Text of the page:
You should make sure that you understand what type of RSI you have, you can damage your tendons, the tendon sheaths, muscles and/or nerves. Treatment depends on what you’ve done to yourself! I would advise you asking your GP to refer you to a specialist (and don’t talk to anyone who wants to operate!). From your description of your symptoms I would say you had adverse neurological tension, also known as adverse muscular tension, adverse muscular dynamics etc. which is my main problem. I have been shown a set of stretching exercises by a specialist physiotherapist and also go regularly to a sports masseur. I had laser treatment for my damaged tendons which I found quite effective… ultrasound seemed to have no effect on either the pain or the damage.
You must give up the action which is causing trouble; I was pretty worried about this as I spent all my time in front of a PC. However, I now use a voice interface to the computer (which I am writing this message with) so I hardly do any typing. I also use a touch pad instead of the mouse which is a great help. Make sure that your hobbies at home (e.g. do you do embroidery?) are not reinforcing the problem.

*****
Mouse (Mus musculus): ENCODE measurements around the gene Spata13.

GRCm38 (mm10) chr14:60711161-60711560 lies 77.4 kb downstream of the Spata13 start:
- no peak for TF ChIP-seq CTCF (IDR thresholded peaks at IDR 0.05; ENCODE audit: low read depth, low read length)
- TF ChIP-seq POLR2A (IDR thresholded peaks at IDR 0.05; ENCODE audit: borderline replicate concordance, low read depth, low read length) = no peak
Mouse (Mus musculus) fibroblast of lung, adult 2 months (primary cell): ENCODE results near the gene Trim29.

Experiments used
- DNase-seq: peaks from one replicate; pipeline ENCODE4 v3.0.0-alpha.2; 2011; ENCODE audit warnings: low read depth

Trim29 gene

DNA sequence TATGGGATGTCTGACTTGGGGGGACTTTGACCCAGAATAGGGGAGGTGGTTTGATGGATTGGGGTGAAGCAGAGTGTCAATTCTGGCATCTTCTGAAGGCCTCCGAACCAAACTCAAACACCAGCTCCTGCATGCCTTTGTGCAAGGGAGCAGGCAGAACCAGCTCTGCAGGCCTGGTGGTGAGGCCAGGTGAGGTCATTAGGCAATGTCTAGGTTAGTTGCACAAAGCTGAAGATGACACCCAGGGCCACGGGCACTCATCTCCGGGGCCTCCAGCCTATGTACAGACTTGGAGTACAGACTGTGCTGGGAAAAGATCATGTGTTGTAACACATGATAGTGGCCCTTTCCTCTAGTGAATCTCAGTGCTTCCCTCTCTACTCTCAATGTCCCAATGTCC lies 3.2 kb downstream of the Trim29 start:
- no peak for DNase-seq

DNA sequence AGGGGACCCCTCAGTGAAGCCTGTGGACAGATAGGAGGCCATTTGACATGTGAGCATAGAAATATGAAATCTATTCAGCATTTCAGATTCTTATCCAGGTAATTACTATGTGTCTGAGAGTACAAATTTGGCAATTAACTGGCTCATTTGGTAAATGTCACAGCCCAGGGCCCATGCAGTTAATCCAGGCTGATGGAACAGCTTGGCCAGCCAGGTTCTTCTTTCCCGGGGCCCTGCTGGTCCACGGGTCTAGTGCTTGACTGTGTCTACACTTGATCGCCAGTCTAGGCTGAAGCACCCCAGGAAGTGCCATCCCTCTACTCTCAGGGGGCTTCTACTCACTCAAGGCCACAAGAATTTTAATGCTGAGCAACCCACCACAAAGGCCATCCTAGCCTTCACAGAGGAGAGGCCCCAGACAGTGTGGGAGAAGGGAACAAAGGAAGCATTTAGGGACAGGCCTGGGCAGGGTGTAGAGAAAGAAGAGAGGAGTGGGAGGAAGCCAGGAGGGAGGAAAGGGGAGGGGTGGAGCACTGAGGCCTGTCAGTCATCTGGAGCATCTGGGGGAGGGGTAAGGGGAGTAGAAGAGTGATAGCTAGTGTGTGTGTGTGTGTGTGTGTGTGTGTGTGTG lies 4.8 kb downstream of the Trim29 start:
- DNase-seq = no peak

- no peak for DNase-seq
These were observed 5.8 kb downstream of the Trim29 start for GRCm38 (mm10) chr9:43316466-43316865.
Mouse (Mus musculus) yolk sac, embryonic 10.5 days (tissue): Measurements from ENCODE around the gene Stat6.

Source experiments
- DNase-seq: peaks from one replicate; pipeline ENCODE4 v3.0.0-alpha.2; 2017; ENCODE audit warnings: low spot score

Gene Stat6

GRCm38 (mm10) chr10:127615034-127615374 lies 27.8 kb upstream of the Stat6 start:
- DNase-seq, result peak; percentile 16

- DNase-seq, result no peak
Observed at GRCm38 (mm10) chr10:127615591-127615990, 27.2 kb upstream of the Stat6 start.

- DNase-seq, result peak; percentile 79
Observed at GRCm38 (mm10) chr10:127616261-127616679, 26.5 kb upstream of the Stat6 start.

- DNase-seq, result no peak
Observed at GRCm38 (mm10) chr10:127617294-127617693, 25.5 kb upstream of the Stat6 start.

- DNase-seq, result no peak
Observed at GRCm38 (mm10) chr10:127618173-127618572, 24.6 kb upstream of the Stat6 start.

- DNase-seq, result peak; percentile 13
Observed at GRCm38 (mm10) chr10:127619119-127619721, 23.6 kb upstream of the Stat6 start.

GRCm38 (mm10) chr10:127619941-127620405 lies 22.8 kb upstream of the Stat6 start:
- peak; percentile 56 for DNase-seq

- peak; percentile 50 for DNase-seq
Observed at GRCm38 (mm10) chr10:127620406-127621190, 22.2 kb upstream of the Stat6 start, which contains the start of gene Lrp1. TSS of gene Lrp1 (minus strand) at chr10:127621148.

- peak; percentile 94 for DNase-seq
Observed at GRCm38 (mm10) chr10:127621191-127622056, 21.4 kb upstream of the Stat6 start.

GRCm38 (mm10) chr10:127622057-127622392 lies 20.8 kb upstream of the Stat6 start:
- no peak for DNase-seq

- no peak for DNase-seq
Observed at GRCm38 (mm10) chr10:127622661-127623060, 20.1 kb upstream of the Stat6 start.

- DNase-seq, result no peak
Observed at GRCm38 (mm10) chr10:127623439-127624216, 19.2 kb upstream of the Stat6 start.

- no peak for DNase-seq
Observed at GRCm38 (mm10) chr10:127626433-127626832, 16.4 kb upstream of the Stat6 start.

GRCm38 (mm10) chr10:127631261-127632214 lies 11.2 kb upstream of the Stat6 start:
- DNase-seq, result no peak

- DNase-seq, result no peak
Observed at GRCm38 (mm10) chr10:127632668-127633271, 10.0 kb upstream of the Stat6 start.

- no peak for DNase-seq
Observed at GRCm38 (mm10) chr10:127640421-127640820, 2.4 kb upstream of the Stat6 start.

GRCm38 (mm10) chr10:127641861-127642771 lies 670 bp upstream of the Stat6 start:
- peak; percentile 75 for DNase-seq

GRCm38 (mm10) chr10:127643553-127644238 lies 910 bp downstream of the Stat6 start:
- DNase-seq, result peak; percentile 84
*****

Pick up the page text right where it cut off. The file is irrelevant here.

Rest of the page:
I never found Ibuprofen was any use, but I tend to use painkillers with a muscle relaxant (Boots does a good one) as this is tackling the problem as well as the pain.
Get your workstation looked at by someone who understands ergonomics… do you have a health and safety representative where work? My problem was caused by sitting at a desk which was too high (as well as trying to do the work of three people!)
Finally, try to take a complete break… although I was signed off work by my doctor at the time I felt obliged to keep coming into work it didn’t do any good.
There are no miracle solutions for this problem; I am just about coming up to the second anniversary of going down with RSI. But don’t get depressed, the symptoms can be kept well under control if you
treat your body sensibly.